Lessons: Merits and Process.
I take two lessons away from this case. First is the merits lesson. While the failure to actually receive an NOD cannot prevent the IRS from assessing a tax, it does allow the taxpayer to contest the merits of the tax liability in a CDP hearing before having to fully pay. That’s good to know. The reason for that, however, has nothing to do with the puffery in the §7803(c)(3) “Bill of Rights." It has everything to do with the actual language of §6330(c). Section §7803(c)(3)’s “right to be informed” carries no meaning independent of the “other provisions” in the Tax Code. It cannot, by itself, turn the usual rule of proper delivery into a rule of actual receipt.
Of course, the IRS also offers an audit reconsideration process that taxpayers can use rather than waiting for the small window of opportunity to trigger the CDP process. While there is no court review of an audit reconsideration, taxpayers with decent facts have at least as good a chance of getting relief that way as through CDP. And if one acts timely, one can do both.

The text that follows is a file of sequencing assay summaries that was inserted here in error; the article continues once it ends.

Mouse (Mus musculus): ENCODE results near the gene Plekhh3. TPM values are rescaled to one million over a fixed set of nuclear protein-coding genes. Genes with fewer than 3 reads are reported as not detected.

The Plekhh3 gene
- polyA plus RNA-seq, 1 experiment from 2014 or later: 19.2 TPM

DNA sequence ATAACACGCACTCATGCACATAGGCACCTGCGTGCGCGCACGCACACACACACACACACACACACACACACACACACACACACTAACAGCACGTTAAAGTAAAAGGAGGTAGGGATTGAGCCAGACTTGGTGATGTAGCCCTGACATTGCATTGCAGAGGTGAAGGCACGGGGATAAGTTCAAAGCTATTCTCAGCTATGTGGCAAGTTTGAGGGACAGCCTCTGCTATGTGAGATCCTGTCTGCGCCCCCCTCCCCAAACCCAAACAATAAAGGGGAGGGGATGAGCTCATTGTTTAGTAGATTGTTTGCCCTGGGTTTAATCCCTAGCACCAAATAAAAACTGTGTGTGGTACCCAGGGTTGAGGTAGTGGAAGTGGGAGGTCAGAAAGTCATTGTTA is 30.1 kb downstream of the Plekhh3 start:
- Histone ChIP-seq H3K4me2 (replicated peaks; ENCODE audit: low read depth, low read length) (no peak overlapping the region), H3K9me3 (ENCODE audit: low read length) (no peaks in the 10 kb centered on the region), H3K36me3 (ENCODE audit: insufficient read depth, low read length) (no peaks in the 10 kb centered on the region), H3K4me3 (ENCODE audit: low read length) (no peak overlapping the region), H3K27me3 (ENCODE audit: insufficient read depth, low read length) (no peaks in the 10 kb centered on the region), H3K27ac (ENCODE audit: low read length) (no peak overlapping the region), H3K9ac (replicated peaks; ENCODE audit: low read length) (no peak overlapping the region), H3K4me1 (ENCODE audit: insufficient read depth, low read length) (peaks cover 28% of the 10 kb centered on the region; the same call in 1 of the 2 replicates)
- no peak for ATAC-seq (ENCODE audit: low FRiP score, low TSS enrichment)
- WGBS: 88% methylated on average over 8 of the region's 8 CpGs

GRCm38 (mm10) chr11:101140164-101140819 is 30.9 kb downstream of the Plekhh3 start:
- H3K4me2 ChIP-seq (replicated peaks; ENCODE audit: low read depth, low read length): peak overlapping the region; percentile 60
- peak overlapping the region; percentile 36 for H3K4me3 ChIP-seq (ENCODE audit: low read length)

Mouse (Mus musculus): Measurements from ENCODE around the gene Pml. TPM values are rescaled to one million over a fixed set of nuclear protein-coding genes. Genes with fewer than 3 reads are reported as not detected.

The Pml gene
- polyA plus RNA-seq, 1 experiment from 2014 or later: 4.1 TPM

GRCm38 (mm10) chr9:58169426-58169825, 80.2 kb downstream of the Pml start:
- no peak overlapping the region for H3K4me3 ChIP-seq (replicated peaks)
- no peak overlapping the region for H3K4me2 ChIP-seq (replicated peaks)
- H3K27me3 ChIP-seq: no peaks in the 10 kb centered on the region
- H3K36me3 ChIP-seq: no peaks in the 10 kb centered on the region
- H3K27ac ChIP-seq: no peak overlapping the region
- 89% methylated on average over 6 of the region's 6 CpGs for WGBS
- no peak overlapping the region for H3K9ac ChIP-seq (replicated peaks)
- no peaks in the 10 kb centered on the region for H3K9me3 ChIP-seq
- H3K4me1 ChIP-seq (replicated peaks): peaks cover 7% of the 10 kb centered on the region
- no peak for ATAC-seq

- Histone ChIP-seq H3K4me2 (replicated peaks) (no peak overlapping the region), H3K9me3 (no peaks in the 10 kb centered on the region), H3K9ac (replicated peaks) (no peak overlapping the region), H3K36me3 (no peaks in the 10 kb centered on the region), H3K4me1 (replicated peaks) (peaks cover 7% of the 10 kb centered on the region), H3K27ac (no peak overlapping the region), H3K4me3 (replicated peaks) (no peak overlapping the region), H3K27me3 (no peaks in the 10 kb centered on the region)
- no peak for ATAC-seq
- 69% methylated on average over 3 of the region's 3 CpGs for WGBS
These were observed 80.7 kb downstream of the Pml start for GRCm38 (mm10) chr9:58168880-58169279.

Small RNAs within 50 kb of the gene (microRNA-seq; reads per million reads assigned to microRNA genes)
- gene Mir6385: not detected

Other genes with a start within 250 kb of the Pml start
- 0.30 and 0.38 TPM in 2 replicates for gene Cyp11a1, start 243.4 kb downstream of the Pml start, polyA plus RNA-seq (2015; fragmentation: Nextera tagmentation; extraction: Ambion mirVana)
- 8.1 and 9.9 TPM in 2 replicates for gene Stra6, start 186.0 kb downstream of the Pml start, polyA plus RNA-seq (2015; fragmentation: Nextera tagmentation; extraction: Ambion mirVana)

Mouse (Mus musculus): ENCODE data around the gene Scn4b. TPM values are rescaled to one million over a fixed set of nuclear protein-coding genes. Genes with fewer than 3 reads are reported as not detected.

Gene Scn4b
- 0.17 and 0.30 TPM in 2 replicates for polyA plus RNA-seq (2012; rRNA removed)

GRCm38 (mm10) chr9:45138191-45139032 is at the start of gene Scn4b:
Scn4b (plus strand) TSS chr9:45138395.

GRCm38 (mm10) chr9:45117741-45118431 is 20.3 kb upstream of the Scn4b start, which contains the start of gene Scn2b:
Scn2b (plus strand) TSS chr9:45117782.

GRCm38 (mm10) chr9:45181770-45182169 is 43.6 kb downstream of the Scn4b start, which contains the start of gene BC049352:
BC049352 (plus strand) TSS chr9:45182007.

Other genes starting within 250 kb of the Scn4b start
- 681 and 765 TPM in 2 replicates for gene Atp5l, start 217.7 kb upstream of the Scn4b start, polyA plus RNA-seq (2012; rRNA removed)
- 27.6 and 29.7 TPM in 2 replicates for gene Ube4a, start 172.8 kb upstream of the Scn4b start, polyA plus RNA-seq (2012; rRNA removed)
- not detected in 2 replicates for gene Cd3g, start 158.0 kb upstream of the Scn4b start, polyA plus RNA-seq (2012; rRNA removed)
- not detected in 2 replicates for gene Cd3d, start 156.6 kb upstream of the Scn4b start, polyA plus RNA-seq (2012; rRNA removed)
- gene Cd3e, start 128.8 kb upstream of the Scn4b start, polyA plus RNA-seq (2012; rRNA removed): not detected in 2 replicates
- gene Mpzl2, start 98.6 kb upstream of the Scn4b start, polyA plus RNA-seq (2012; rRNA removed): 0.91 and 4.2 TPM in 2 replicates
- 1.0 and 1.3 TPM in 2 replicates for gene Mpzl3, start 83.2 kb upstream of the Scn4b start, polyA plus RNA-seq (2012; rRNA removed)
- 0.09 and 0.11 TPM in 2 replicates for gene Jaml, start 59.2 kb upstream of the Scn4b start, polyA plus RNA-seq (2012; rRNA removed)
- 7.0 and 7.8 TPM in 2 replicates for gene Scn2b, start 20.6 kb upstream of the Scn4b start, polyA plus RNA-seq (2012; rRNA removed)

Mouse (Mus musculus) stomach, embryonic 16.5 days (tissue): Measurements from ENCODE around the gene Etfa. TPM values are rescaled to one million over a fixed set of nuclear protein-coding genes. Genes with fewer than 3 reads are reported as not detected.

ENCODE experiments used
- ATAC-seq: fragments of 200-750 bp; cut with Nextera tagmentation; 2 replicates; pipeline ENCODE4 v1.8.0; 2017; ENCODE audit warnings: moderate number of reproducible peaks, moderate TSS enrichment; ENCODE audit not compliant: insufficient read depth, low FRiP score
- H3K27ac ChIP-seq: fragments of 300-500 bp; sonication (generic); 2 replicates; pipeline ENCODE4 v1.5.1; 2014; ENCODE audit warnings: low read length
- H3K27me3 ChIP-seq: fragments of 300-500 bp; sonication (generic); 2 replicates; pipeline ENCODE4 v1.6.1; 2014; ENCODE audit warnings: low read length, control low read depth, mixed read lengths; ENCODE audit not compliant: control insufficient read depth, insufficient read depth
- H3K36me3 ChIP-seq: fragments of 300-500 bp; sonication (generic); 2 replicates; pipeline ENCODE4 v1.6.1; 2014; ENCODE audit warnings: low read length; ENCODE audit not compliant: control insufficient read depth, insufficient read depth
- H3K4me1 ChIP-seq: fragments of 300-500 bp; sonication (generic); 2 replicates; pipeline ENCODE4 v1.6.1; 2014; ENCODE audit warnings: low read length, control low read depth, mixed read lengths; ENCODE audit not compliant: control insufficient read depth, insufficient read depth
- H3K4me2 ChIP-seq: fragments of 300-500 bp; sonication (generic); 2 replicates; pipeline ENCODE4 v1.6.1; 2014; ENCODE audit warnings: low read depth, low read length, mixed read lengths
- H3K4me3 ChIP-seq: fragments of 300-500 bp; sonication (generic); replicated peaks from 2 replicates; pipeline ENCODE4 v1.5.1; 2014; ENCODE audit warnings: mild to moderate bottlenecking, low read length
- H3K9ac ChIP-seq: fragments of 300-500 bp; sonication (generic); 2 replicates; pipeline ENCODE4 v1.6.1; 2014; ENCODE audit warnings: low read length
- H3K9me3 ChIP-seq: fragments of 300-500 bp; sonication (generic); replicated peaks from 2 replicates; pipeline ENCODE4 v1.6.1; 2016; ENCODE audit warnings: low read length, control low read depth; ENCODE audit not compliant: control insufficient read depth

I see a second lesson in the relevant dates of this case. The IRS filed the NFTL on October 26, 2015, triggering the CDP process. That CDP process came to an end on September 10, 2108, almost three years later, with Judge Pugh’s opinion sustaining the SO’s collection decision. Three years. That is why I frequently call CDP “Collection Delay Process.” Delay is the debtor’s friend. Sure, in this case at least the NFTL was public during the three years, protecting the tax lien’s priority as against other creditors of Mr. Venable. But now if and when the IRS wants to levy, it needs to afford Mr. Venable another CDP opportunity. Another three years. And if this had been a levy CDP, Mr. Venable would have been protected from any wage or other levy for the three years it took to resolve the dispute.
It is almost as if there is an 11th right in that Taxpayer Bill of Rights in §7803(a)(3): the right to delay.
Bryan Camp is the George H. Mahon Professor of Law at Texas Tech University School of Law.